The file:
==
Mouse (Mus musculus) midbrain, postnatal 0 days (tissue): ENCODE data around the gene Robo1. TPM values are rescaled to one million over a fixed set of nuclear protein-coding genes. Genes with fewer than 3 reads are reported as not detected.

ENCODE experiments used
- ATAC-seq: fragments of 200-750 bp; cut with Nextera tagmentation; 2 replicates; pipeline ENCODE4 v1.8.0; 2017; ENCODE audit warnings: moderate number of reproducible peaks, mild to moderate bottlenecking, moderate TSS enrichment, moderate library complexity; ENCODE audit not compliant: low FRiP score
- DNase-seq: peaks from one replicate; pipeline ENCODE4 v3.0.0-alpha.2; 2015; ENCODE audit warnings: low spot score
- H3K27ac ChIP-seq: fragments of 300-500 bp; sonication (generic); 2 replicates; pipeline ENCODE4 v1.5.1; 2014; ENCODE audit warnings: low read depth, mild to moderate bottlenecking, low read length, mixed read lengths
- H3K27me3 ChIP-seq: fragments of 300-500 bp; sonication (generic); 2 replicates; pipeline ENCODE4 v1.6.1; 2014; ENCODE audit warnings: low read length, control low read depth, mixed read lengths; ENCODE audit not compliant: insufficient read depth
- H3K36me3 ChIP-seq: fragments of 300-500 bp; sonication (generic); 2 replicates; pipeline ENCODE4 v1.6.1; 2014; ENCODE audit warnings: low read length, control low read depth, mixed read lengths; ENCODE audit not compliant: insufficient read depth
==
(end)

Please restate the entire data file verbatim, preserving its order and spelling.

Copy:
Mouse (Mus musculus) midbrain, postnatal 0 days (tissue): ENCODE data around the gene Robo1. TPM values are rescaled to one million over a fixed set of nuclear protein-coding genes. Genes with fewer than 3 reads are reported as not detected.

ENCODE experiments used
- ATAC-seq: fragments of 200-750 bp; cut with Nextera tagmentation; 2 replicates; pipeline ENCODE4 v1.8.0; 2017; ENCODE audit warnings: moderate number of reproducible peaks, mild to moderate bottlenecking, moderate TSS enrichment, moderate library complexity; ENCODE audit not compliant: low FRiP score
- DNase-seq: peaks from one replicate; pipeline ENCODE4 v3.0.0-alpha.2; 2015; ENCODE audit warnings: low spot score
- H3K27ac ChIP-seq: fragments of 300-500 bp; sonication (generic); 2 replicates; pipeline ENCODE4 v1.5.1; 2014; ENCODE audit warnings: low read depth, mild to moderate bottlenecking, low read length, mixed read lengths
- H3K27me3 ChIP-seq: fragments of 300-500 bp; sonication (generic); 2 replicates; pipeline ENCODE4 v1.6.1; 2014; ENCODE audit warnings: low read length, control low read depth, mixed read lengths; ENCODE audit not compliant: insufficient read depth
- H3K36me3 ChIP-seq: fragments of 300-500 bp; sonication (generic); 2 replicates; pipeline ENCODE4 v1.6.1; 2014; ENCODE audit warnings: low read length, control low read depth, mixed read lengths; ENCODE audit not compliant: insufficient read depth